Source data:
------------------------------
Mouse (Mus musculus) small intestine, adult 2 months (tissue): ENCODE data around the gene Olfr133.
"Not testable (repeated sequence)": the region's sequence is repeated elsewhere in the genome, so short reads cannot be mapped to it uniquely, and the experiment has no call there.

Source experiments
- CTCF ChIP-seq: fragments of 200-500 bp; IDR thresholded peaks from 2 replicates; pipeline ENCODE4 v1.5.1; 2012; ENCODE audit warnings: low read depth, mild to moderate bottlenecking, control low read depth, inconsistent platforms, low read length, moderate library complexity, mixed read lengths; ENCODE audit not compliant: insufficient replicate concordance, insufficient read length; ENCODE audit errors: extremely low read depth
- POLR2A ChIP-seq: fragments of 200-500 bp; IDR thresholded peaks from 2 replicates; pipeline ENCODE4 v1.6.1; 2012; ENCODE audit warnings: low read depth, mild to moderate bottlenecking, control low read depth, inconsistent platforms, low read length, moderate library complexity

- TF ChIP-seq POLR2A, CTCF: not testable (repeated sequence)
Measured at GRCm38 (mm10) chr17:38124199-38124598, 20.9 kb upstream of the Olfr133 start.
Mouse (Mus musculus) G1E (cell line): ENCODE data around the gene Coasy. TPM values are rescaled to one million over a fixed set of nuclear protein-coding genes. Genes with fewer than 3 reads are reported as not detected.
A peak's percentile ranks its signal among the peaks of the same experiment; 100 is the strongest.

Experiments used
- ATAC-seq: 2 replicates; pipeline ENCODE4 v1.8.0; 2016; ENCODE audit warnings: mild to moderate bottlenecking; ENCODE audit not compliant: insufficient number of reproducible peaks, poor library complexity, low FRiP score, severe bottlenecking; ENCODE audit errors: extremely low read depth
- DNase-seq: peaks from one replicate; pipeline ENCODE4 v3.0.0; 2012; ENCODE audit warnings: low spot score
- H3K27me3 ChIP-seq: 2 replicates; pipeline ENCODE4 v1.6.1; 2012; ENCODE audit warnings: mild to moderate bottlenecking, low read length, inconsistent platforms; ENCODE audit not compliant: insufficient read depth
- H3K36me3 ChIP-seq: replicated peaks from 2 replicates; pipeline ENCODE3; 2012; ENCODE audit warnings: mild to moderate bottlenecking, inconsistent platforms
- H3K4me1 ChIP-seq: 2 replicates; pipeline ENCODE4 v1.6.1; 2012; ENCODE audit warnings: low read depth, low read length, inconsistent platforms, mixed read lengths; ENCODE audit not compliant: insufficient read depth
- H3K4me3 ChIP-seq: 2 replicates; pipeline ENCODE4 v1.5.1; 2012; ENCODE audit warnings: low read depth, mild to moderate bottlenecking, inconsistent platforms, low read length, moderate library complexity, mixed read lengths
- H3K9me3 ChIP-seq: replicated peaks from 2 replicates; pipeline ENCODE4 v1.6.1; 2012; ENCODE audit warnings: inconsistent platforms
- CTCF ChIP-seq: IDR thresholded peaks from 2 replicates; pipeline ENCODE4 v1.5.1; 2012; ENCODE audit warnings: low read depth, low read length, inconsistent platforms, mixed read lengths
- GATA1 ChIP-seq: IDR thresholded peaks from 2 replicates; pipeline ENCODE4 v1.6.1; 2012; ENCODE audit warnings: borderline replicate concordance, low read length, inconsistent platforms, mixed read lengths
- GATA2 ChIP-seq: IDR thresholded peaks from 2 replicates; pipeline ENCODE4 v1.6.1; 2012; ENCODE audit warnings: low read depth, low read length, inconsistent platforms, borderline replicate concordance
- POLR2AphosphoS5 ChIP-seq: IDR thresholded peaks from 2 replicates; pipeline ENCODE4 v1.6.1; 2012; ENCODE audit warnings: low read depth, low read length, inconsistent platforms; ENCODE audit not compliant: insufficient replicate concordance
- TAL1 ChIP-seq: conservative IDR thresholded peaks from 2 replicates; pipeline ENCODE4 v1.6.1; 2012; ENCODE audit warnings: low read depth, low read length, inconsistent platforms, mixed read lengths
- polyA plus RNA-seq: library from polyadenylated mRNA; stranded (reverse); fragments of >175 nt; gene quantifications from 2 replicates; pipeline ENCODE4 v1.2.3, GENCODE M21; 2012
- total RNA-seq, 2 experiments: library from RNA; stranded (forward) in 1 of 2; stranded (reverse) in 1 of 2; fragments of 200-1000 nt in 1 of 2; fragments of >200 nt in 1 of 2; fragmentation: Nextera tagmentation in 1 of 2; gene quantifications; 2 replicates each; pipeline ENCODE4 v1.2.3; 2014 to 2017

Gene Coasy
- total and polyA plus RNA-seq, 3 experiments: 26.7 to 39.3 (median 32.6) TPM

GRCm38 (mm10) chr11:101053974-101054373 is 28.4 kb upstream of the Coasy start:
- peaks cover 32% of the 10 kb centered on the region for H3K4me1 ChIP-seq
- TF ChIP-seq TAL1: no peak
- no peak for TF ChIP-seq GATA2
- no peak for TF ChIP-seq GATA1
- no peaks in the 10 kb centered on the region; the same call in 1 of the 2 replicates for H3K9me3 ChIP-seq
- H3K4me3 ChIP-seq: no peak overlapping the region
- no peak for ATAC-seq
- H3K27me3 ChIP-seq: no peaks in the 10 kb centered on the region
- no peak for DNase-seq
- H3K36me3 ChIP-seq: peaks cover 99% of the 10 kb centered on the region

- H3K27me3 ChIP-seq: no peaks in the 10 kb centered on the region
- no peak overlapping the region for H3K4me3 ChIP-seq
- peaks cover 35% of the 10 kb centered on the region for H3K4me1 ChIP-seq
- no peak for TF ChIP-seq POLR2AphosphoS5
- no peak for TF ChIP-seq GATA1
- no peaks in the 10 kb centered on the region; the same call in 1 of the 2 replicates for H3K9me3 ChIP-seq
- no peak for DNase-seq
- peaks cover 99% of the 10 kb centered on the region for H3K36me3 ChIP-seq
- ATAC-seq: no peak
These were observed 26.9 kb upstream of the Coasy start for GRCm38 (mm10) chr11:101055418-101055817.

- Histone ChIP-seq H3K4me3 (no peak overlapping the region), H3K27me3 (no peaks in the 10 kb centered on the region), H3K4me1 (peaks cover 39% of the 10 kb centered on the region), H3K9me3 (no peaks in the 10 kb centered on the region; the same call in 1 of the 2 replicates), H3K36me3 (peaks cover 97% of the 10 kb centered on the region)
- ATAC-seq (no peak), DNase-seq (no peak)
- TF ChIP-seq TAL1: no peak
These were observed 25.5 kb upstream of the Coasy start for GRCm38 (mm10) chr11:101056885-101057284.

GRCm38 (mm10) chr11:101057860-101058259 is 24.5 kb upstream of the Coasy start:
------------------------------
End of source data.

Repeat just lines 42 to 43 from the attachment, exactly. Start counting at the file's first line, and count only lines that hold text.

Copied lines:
- no peak for TF ChIP-seq GATA1
- no peaks in the 10 kb centered on the region; the same call in 1 of the 2 replicates for H3K9me3 ChIP-seq